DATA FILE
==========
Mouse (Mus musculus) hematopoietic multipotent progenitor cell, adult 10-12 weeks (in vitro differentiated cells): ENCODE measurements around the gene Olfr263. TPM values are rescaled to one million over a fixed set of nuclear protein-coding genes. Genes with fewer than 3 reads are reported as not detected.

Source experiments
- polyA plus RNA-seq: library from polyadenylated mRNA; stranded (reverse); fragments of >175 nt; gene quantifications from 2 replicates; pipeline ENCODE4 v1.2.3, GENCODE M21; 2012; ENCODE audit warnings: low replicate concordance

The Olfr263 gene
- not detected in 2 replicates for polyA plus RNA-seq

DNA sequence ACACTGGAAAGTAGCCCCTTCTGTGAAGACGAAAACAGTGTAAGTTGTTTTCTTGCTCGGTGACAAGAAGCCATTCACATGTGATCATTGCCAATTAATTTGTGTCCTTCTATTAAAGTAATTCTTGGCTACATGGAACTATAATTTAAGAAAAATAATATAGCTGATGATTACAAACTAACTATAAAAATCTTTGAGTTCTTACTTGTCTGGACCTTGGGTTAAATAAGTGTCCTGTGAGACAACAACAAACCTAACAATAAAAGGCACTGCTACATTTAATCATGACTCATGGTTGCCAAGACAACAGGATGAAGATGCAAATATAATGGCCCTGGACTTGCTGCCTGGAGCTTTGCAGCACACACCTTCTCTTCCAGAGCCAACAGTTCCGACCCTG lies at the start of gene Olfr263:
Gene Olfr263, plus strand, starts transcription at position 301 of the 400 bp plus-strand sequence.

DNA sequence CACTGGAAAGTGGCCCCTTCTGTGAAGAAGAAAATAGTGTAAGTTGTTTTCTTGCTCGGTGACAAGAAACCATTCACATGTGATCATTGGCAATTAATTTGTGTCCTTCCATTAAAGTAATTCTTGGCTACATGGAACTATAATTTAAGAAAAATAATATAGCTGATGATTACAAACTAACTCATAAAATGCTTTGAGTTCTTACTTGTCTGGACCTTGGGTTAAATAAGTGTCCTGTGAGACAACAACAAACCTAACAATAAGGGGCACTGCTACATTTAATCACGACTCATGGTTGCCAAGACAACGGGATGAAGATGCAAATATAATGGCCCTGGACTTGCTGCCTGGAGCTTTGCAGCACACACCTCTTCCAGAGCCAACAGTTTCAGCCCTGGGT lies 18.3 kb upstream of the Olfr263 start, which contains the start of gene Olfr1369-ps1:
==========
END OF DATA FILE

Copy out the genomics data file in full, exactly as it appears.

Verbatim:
Mouse (Mus musculus) hematopoietic multipotent progenitor cell, adult 10-12 weeks (in vitro differentiated cells): ENCODE measurements around the gene Olfr263. TPM values are rescaled to one million over a fixed set of nuclear protein-coding genes. Genes with fewer than 3 reads are reported as not detected.

Source experiments
- polyA plus RNA-seq: library from polyadenylated mRNA; stranded (reverse); fragments of >175 nt; gene quantifications from 2 replicates; pipeline ENCODE4 v1.2.3, GENCODE M21; 2012; ENCODE audit warnings: low replicate concordance

The Olfr263 gene
- not detected in 2 replicates for polyA plus RNA-seq

DNA sequence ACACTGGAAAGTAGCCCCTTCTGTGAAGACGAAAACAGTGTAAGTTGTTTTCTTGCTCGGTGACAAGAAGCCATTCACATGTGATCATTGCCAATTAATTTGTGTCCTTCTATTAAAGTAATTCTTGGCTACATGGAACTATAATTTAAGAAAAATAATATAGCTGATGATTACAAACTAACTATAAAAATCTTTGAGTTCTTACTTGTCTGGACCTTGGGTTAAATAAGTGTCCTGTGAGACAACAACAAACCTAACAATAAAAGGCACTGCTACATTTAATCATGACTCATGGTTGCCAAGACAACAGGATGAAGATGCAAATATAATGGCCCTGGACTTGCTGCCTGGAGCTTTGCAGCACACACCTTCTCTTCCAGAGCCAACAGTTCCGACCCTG lies at the start of gene Olfr263:
Gene Olfr263, plus strand, starts transcription at position 301 of the 400 bp plus-strand sequence.

DNA sequence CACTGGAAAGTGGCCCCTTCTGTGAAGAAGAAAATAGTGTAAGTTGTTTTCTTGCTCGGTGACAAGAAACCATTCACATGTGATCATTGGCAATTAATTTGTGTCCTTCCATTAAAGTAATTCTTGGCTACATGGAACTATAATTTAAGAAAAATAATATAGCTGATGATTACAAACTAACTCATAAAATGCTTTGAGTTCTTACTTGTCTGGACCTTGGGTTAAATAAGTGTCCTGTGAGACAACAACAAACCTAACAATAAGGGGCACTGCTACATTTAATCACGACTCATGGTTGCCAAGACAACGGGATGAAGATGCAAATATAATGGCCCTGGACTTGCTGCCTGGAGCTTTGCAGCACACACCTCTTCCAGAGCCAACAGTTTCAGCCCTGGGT lies 18.3 kb upstream of the Olfr263 start, which contains the start of gene Olfr1369-ps1: